This week contained two shows in three days: Our Ladies of Perpetual Succour and RashDash: Two Man Show. Both challenged their audiences, examining the female experience through music, dance, and passion. Our Ladies was a fiercely poignant show about choir girls celebrating sexuality; a long frowned upon taboo. Dealing with fragility, love, sex, heartbreak, and dodgy pick-up lines Featherstone Wright created characters who were unapologetically real. Each girl is a package of flaws, humour, and one hell of a voice.

Two Man Show wasn’t as ‘real’, mostly because it was so surreal and detached from any kind of traditional structure of a play or story. The two leading ladies transformed seamlessly from feminist lecturers to nude dancers to closed-off men. The whole show seemed to be pointing out the façade of gender, using extravagant costumes contrasted with bare nudity and pitting the two actresses against their characters in the latter half of the show.

Two Man Show highlighted the inadequacies of words as a way to express identity. Our Ladies certainly was not so overt in their message but it seemed to be similar – these young women expressed themselves through music, dance, and their friendship with each other. The dialogue was powerful and witty but it formed no more than half of who the characters were. In both shows, there was a sense of reclamation, exemplified in the word ‘cunt’ as the ladies of both productions took it back from all the men who so freely and maliciously tossed it around before them.

Featherstone-Wright presents us with badass choir girls who want to have sex with boys. And girls. The actresses had a wonderful ability to pitch it at exactly the right tone. These female characters are, finally, multifaceted and highly flawed. Both overtly sexually confident, falling over each other to prove their worth, and brutally fractured. They are all suffering, or have suffered, but are darkly witty; harmonising and jumping on each other’s lines.

RashDash put on an extremely powerful show. The two incredibly dressed women at the beginning who seemed to be able to spout endless facts about women, patriarchy, and motherhood at the end became two fragile human beings, naked and honestly monologuing about who they are and what a woman should be. In between that, they transform into men losing their father and their way. Fragile masculinity is contrasted with a rampant and radical expression of female sexuality in a cabaret-style powerhouse of a show.

The finale of Our Ladies, preceded by a Forced Entertainment style intro, allows the audience a cathartic rest. ‘No Woman, No Cry’ chimes in perfect pitch and we reflect on the reality of it all the messy pain of radiotherapy, the anti-climax of the popped cherry, and the overriding strength of female friendship. Just as in Two Man Show, we are sent off with the resounding notes of a final song, highlighting the struggle to articulate the intricacies of gender.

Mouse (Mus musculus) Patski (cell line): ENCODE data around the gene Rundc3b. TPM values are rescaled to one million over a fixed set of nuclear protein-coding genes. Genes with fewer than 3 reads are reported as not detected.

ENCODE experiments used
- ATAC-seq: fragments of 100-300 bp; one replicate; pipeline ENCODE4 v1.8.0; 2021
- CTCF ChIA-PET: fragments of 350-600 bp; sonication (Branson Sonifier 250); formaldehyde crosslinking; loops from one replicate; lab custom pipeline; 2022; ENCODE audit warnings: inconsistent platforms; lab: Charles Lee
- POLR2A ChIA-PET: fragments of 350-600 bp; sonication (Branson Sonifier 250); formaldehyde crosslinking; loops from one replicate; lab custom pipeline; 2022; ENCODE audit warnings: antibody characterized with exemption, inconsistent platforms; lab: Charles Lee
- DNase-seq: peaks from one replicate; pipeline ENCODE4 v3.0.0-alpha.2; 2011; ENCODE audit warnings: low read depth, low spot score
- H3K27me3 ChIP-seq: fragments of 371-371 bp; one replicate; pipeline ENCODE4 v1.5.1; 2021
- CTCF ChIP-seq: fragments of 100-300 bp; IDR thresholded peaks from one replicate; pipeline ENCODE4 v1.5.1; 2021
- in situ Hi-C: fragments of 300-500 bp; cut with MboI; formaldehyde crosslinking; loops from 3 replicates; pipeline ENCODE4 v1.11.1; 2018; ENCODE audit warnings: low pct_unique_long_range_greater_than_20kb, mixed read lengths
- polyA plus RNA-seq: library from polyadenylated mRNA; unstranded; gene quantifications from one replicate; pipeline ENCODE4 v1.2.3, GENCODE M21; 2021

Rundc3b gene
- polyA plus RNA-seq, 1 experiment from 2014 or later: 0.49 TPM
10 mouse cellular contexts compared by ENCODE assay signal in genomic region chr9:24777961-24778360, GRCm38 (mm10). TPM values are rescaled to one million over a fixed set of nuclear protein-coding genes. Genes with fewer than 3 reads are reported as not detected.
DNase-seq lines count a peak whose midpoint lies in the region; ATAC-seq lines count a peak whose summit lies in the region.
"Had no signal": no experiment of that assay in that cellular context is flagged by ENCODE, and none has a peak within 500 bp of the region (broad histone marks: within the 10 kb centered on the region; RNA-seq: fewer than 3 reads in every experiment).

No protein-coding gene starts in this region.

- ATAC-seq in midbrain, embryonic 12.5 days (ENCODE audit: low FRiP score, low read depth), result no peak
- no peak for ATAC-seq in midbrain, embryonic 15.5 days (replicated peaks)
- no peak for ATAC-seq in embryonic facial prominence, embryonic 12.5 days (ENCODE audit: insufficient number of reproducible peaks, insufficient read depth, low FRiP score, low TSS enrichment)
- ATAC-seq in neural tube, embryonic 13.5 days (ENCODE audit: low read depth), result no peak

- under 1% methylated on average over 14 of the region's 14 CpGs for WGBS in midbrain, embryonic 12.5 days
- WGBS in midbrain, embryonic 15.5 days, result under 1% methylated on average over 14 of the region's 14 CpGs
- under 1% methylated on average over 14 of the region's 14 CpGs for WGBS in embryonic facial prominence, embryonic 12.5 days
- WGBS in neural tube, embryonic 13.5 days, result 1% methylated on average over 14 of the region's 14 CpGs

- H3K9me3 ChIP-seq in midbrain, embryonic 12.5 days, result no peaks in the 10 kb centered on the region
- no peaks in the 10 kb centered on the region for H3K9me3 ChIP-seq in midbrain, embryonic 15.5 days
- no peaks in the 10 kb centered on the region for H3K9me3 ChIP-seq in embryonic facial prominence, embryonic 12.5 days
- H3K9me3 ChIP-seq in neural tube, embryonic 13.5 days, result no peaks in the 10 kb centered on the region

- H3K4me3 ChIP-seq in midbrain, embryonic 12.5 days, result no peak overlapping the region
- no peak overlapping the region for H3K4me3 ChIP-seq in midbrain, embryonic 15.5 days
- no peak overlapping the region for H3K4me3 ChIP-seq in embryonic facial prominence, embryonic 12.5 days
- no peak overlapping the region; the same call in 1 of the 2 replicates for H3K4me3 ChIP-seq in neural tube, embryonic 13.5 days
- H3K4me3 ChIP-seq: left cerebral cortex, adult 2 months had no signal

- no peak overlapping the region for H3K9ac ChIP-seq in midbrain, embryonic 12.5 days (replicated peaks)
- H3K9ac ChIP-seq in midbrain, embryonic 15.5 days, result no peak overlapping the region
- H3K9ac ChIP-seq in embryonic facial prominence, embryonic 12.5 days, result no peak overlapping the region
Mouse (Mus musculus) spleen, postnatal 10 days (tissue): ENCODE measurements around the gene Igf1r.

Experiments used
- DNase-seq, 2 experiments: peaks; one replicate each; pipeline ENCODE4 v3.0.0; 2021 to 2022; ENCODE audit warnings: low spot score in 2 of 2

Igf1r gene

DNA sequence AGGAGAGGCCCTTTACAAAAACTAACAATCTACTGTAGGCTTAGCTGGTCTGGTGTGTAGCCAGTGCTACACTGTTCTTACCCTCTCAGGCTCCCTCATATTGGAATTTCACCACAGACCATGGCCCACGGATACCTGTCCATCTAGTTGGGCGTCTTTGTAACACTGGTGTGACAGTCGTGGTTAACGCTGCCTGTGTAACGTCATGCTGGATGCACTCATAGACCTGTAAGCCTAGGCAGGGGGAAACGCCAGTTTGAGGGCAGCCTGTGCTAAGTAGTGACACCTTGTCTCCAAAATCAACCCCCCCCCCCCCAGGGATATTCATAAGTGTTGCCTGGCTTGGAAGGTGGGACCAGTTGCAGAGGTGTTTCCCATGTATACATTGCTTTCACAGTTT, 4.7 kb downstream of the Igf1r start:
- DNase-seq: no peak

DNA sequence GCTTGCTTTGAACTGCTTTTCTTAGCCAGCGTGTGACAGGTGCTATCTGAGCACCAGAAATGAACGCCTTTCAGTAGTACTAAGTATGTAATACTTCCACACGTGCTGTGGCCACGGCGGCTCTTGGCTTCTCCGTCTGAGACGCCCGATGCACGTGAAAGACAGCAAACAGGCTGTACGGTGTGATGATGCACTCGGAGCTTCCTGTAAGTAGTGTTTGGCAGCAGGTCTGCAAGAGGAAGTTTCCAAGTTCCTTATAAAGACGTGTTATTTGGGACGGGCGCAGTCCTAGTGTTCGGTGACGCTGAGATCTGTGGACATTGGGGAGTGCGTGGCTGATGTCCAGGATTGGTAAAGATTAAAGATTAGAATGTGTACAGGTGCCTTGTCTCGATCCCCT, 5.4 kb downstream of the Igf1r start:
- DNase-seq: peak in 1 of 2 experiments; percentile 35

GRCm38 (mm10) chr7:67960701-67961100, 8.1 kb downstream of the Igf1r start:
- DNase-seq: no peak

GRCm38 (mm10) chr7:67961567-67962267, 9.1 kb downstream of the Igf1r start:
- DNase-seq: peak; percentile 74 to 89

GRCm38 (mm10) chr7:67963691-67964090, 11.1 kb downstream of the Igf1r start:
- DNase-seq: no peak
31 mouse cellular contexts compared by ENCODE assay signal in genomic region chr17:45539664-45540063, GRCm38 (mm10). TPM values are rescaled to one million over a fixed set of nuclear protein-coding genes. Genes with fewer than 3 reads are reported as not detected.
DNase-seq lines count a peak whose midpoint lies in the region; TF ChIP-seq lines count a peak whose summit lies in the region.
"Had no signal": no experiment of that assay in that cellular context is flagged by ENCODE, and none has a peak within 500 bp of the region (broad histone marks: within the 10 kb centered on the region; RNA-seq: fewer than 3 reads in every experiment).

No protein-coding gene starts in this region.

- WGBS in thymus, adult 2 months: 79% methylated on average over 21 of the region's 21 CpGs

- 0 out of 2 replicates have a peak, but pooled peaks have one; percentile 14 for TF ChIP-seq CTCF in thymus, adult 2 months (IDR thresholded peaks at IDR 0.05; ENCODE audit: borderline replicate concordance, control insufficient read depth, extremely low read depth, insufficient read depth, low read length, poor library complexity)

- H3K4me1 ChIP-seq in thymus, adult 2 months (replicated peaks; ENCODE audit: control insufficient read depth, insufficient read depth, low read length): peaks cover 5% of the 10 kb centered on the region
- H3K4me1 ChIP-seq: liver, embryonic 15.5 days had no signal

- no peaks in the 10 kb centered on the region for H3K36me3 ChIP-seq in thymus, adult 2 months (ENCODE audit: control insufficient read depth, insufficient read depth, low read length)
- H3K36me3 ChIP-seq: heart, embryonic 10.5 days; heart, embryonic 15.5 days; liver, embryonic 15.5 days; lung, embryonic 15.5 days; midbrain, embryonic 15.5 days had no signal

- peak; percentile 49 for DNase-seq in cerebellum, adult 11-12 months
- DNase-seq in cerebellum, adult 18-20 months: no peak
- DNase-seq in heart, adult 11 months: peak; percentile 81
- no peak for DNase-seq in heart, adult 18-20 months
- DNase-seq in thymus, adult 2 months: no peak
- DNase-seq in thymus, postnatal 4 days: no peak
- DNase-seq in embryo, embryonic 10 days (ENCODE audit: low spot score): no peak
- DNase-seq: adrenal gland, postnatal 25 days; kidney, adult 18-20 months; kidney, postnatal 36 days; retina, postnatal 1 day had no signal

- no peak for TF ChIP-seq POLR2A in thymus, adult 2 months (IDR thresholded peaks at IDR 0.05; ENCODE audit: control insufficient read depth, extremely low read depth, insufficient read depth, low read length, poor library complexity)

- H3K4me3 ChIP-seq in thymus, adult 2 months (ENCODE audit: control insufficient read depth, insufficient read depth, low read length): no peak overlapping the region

Behind Every Beautiful Woman

Sunday night blues were creeping in last week, but I was pleasantly surprised to receive a text which led me to a last minute, unexpected trip to the National Theatre in London on Monday night with a beloved friend and her family as a treat for her birthday. I was told only that it was called ‘Behind the Beautiful Forevers’ and it was chosen because the friend in question had recently travelled around India so her mother thought it was suitable. And suitable it was – it surpassed suitable, as anything at the National does; this was extraordinary.

Plastic bags, bottles, cardboard, and paper plummet onto the stage with an almighty crash. The performance has started and Asian songs with a heavy beat blare out over the speakers, startling the older members of our audience somewhat. Throughout the production projections of planes fly overhead and a fluid chorus rush back and forth across the stage. The delicacy of the actors juxtaposed the grandeur of the set well – although the sheer immensity of the stage often shadowed some of the smaller actors. I loved that the women in this play were at the forefront – playing villians, saints, and just being presented as real people who make mistakes. The story revolved around women and girls, and better still, women of colour – now that is a truly refreshing thing to see in theatre.

Atmosphere, feminism and vibrancy – the National Theatre created a piece with such flavour and tactile emotion that every member of the vast audience was enthralled from start to finish.